A Breath of Fresh Air

It’s springtime and love is in the air!  If you’re searching for someone special, keep in mind that while a sense of humor is a real plus, bad breath, conversely, tops the list of prospective partner turn-offs. man and woman dancing

Two thousand consumers responded to a poll conducted by research firm OnePoll and oral-care product provider SmartMouth at the end of 2022. The results are in:

  • 52% reported that bad breath was a bigger turn-off than body odor
  • 37% said bad breath ruins a first kiss
  • 53% of folks were concerned about having bad breath when leaving the house
  • Fresh breath ranked higher than checking for keys or phones on the “to-do” checklist when leaving the house.

Conclusion: Your breath counts!

Do You Have Gum Disease-Related Bad Breath?

Bad breath can show up as a result of a health issue like a sinus condition or gastric reflux. But early-stage gum disease, called gingivitis, can also contribute to bad breath. Gum disease is an inflammatory disease that affects both the hard and soft tissues in your mouth, the ones that support your teeth. Bacteria that grow below the gum line have a bad smell. When food particles remain in the mouth too long, bacteria breaking down the food particles produce foul-smelling compounds. Staying hydrated helps reduce the odor, along with regular brushing and flossing, but if it’s gum disease, you need to address it, and the sooner the better.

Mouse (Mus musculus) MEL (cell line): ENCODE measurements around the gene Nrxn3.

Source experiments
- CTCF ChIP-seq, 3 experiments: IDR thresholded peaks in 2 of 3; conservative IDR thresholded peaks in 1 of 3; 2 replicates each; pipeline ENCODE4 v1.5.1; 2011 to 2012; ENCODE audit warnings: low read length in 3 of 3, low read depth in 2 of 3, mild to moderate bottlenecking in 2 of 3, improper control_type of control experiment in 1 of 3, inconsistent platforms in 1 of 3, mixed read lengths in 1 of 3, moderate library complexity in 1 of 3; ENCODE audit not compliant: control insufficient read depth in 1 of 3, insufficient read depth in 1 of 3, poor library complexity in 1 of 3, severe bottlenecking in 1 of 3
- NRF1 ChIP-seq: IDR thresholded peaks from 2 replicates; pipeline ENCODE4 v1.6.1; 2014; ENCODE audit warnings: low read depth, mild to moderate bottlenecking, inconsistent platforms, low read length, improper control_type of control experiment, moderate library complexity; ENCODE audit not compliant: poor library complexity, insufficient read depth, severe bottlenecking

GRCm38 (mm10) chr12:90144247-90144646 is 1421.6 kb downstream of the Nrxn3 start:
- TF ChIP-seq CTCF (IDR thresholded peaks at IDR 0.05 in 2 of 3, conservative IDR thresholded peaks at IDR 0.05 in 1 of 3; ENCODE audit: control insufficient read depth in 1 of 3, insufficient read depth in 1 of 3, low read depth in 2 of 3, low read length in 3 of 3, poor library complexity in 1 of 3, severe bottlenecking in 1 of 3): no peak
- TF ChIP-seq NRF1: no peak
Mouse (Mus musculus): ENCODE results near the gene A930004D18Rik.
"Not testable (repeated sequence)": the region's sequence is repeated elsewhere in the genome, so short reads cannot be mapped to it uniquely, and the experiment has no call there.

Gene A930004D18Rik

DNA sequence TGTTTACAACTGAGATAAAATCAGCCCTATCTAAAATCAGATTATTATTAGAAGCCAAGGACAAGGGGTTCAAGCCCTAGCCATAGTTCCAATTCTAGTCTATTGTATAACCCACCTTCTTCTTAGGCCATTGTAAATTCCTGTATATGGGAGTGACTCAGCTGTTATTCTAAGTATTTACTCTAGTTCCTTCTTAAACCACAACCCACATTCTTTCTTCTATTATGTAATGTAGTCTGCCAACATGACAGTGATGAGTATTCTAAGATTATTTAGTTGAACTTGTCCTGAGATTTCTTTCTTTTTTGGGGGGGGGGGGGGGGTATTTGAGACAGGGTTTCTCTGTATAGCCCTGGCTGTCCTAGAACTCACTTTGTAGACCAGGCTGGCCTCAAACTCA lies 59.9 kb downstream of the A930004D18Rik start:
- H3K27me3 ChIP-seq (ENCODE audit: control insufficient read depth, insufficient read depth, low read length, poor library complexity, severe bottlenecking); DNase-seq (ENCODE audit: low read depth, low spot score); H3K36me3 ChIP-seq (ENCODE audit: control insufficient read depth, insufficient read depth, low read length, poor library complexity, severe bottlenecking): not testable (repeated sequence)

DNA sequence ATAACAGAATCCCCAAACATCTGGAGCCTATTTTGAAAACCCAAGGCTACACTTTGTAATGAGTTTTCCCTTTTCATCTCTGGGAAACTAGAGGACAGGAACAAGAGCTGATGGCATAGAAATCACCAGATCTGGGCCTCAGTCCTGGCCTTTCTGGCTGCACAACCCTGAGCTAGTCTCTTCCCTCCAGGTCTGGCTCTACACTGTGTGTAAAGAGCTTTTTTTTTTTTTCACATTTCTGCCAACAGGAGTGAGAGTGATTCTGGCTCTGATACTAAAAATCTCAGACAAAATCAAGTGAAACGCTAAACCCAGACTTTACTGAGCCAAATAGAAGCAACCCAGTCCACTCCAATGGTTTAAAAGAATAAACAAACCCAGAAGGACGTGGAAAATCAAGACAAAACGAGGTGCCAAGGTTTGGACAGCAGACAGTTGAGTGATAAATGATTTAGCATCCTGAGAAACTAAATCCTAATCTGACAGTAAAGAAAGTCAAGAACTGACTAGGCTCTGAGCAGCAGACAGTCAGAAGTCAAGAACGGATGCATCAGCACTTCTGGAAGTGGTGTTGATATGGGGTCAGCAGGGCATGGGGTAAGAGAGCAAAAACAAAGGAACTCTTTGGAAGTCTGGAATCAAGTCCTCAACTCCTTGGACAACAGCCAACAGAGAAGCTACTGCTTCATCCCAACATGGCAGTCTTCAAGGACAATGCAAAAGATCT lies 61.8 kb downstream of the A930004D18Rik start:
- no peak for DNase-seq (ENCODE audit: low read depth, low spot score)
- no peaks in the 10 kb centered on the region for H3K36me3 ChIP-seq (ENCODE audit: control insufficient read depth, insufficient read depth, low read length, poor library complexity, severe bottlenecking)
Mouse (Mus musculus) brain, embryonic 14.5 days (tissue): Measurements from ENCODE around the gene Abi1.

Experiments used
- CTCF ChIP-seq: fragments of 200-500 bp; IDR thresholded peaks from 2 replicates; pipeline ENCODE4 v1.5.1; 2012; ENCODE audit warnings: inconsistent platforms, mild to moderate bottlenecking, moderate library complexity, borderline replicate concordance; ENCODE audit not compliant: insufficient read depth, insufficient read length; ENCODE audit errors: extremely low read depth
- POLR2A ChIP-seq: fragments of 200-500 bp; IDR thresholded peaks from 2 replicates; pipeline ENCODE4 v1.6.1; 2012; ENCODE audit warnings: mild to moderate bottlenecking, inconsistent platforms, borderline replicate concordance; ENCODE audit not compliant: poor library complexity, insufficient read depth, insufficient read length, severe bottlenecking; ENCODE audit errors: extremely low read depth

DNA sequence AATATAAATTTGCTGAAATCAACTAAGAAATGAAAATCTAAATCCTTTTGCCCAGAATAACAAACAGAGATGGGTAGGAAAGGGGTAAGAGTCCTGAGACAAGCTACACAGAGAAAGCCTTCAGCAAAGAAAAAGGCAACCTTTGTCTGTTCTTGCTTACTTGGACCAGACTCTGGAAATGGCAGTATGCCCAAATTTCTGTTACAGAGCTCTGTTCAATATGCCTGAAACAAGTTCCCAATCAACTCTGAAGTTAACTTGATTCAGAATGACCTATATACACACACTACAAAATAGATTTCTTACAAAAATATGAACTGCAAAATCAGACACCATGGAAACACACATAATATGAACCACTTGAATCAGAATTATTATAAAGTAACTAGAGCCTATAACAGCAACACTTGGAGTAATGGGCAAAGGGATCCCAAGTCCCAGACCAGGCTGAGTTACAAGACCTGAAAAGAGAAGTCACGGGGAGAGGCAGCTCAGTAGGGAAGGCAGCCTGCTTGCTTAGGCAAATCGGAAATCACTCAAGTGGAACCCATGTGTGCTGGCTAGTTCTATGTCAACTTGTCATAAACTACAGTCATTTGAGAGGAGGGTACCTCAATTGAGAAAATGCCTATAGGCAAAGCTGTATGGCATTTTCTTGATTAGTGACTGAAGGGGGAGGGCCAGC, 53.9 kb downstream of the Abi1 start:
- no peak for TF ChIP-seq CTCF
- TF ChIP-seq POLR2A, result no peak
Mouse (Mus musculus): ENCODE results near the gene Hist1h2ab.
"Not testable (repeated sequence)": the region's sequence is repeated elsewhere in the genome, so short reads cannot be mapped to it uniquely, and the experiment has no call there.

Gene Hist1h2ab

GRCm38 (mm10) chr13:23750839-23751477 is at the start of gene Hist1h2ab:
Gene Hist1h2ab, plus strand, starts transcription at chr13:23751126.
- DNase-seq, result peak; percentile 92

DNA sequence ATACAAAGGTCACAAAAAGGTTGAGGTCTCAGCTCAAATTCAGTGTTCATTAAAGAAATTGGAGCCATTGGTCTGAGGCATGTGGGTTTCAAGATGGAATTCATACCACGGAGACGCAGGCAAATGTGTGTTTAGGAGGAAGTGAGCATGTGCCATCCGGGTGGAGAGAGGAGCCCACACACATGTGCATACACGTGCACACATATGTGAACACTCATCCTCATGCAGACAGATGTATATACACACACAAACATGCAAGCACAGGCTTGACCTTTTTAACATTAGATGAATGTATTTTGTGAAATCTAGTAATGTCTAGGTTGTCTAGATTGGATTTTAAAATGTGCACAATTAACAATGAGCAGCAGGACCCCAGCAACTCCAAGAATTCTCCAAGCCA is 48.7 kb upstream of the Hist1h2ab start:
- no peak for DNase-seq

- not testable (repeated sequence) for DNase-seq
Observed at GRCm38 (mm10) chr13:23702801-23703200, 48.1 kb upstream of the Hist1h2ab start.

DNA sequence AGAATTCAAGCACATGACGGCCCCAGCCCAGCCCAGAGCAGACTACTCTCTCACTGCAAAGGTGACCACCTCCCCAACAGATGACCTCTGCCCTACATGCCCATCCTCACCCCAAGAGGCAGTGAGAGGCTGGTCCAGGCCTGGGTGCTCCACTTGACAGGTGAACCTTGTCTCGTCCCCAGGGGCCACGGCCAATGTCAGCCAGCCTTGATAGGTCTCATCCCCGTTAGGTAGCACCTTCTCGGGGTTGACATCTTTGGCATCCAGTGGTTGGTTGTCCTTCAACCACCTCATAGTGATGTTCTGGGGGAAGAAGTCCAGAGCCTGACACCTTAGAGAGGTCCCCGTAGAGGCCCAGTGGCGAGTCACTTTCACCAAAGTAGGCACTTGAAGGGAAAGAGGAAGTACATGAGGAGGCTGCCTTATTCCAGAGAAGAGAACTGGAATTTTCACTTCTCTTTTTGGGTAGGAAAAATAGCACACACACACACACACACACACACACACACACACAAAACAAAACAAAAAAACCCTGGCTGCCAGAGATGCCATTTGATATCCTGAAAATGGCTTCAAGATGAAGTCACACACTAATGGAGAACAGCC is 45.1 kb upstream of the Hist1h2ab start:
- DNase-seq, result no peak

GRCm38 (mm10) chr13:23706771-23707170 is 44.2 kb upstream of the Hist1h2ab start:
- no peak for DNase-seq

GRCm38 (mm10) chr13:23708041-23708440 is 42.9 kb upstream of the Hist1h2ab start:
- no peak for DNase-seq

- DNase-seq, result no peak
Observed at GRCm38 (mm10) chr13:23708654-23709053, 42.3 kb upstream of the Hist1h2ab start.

If you’re experiencing bad breath and can’t relate it to a medical condition, you could be one of the nearly half of all adults aged 30 and older who show signs of gum disease. Your risk for gum disease increases if you:

  • Use tobacco products
  • Have poor oral hygiene
  • Have a systemic disease like diabetes and/or weakened immune system
  • Are genetically predisposed
  • Are taking certain medications
  • Grind or clench your teeth
  • Maintain poor nutrition

Contact the Pennsylvania Center for Dental Implants and Periodontics today for a consultation to see if you have gum disease. We can normally reverse early-stage gum disease. More serious stages (periodontitis) can be treated but may not be reversible.

Let us help you improve your breath, your overall oral health, and maybe even your dating life!